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Starfish and Crown of Thorns Puncture Wounds (cont.)

IN THIS ARTICLE

Starfish (Sea Star) and Crown of Thorns Puncture Wounds Treatment

Patient Comments

If medical attention is not readily available, the following guidelines are recommended in treating a puncture wound:

  • Immerse the affected area in water as hot as the person can tolerate for 30 to 90 minutes. Repeat as necessary to control pain (water temperature should not exceed 140 F or 60 C).
  • Some stings may require an injected local anesthetic for pain relief.
  • Use tweezers to remove any spines in the wound because symptoms may not resolve until all spines have been removed. Occasionally the spines may remain in the wound, and will require a health care professional to remove them. Scrub the wound with soap and water followed by extensive rinsing with fresh water.
  • Do not cover the wound with tape or any other type of occlusive dressing as it may increase the risk of an infection. A tetanus booster is often recommended for patients with these types of wounds.
  • Apply hydrocortisone cream 2 to 3 times daily as needed for itching. Discontinue immediately if any signs of infection appear.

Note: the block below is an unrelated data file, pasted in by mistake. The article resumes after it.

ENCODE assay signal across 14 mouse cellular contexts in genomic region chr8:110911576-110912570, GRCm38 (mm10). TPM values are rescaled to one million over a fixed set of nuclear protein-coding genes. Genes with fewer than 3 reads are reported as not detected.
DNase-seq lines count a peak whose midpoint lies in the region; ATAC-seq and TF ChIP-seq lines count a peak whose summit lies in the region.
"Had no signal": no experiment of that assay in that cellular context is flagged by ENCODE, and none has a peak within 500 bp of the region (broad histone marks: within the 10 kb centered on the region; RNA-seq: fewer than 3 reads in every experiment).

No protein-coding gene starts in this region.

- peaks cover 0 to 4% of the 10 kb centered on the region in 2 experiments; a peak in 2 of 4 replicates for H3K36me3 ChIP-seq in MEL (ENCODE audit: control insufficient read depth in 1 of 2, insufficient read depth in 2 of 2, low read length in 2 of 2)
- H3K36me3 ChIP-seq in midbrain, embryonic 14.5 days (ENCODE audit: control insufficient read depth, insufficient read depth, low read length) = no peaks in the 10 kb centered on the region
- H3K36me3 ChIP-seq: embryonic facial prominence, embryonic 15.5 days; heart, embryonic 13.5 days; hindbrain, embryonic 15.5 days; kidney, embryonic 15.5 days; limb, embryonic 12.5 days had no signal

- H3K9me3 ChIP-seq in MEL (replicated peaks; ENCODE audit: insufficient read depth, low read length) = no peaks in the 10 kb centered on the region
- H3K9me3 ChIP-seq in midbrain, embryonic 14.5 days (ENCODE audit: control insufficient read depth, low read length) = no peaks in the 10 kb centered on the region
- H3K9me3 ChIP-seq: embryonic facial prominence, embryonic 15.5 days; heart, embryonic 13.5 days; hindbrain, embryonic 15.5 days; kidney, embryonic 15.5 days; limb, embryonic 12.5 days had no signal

• Oral antibiotics are usually recommended to treat an infection.

When to Seek Medical Care for a Starfish Puncture Wound

  • Seek medical treatment as soon as possible.
  • Consult a doctor about treatment with available medications.

Starfish and Crown of Thorns Pictures

Unlike most starfish that are typically pentamerous, the crown of thorns starfish may have as many as 23 arms and a body disk of up to 60 cm in diameter. Photo courtesy of Dee Scarr.
Unlike most starfish that are typically pentamerous, the crown of thorns starfish may have as many as 23 arms and a body disk of up to 60 cm in diameter. Photo courtesy of Dee Scarr. Click to view larger image.

Detail of the crown of thorns starfish spines, which may grow to 6 cm in length. Photo courtesy of Dee Scarr.
Detail of the crown of thorns starfish spines, which may grow to 6 cm in length. Photo courtesy of Dee Scarr. Click to view larger image.

Medically reviewed by Avrom Simon, MD; Board Certified Preventative Medicine with Subspecialty in Occupational Medicine

REFERENCE:

MedscapeReference.com. Echinoderm Envenomation Clinical Presentation.


Medically Reviewed by a Doctor on 7/25/2016
Medical Author:

Patient Comments & Reviews

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Starfish (Sea Star), Crown of Thorns, Puncture Wounds - Treatment

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